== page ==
Prompt students to think about and discuss with a partner how we kept track of our findings previously (when Mr. Green was planting trees in lesson one in this ARC). Ask them to share ideas; when the use of a table is offered, encourage explicit explanation that recording findings in a table demonstrates use of structure in their math thinking and helps them look for patterns and relationships. (SMP 7) Have students create the table below, add three more figures in the pattern, and expand the table to include these new figures.
Students share results with a partner, discussing how to express the number pattern that describes what is happening in the table and how it helps them determine what comes next. [Add 2 toothpicks for each additional triangle.] Allow for whole class sharing.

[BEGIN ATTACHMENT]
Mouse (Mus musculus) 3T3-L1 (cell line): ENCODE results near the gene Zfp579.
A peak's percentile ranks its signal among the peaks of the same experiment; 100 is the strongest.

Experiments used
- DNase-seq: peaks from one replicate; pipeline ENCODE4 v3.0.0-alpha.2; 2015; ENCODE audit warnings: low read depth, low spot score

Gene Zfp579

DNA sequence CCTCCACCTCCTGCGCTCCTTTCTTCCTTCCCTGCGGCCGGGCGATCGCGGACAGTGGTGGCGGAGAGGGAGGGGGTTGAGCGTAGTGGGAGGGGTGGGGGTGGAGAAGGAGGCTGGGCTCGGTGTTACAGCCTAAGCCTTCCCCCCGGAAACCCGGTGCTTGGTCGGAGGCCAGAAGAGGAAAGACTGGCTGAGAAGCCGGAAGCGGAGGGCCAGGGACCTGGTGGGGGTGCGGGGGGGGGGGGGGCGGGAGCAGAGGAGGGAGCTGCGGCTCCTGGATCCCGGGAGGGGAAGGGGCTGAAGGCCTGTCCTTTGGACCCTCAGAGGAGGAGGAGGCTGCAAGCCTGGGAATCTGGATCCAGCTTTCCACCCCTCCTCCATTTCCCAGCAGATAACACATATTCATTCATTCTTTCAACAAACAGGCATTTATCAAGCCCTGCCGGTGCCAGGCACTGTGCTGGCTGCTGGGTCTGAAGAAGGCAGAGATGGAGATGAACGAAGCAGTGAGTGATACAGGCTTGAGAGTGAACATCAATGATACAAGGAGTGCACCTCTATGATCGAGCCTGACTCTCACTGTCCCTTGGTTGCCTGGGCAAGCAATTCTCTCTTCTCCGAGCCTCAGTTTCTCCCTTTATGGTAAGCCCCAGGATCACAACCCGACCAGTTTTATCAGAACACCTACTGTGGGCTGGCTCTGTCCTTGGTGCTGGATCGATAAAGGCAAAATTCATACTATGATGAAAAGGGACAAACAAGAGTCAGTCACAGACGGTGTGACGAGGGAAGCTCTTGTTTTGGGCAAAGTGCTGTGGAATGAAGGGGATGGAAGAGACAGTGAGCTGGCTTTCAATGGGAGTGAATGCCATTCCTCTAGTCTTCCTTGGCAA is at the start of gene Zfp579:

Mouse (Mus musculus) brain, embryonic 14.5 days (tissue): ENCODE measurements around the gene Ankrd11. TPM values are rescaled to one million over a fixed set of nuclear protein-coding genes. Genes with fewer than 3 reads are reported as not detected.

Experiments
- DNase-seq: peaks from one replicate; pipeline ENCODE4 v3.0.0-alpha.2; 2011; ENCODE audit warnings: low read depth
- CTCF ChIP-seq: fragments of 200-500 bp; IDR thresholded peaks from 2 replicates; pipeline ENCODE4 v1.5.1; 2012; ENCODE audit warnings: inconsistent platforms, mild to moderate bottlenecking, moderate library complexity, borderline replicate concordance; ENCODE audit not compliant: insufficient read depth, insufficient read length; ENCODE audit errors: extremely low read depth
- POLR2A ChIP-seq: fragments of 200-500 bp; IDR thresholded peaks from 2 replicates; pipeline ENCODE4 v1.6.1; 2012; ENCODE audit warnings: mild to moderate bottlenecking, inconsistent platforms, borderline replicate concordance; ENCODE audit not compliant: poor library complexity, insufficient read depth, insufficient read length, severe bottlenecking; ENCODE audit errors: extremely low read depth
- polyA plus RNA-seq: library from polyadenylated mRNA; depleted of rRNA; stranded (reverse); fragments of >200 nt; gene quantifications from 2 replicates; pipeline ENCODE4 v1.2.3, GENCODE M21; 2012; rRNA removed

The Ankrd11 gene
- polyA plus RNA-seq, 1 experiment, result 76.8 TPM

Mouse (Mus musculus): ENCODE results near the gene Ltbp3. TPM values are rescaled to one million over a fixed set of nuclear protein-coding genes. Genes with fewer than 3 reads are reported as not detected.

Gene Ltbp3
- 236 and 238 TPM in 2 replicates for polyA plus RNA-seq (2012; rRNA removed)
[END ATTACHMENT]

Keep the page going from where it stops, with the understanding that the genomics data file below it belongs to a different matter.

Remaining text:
Discuss with students the idea of different representations (visual model and table), and encourage conversation about other ways they could represent this information. If the answer of a graph is not shared, explain that they are going to expand and connect their thinking to include how the information they have in the table could be represented in a graph (next activity).
Continue with the same context, providing a new prompt,
“What do you think would change if Mr. Green used a repeating square pattern instead of a repeating triangular pattern in his garden?”
Instruct students to write a rule that tells Mr. Green how many new toothpicks he will need each time he adds a new square. Have the students explain how they got their answers by using both a visual model and a table.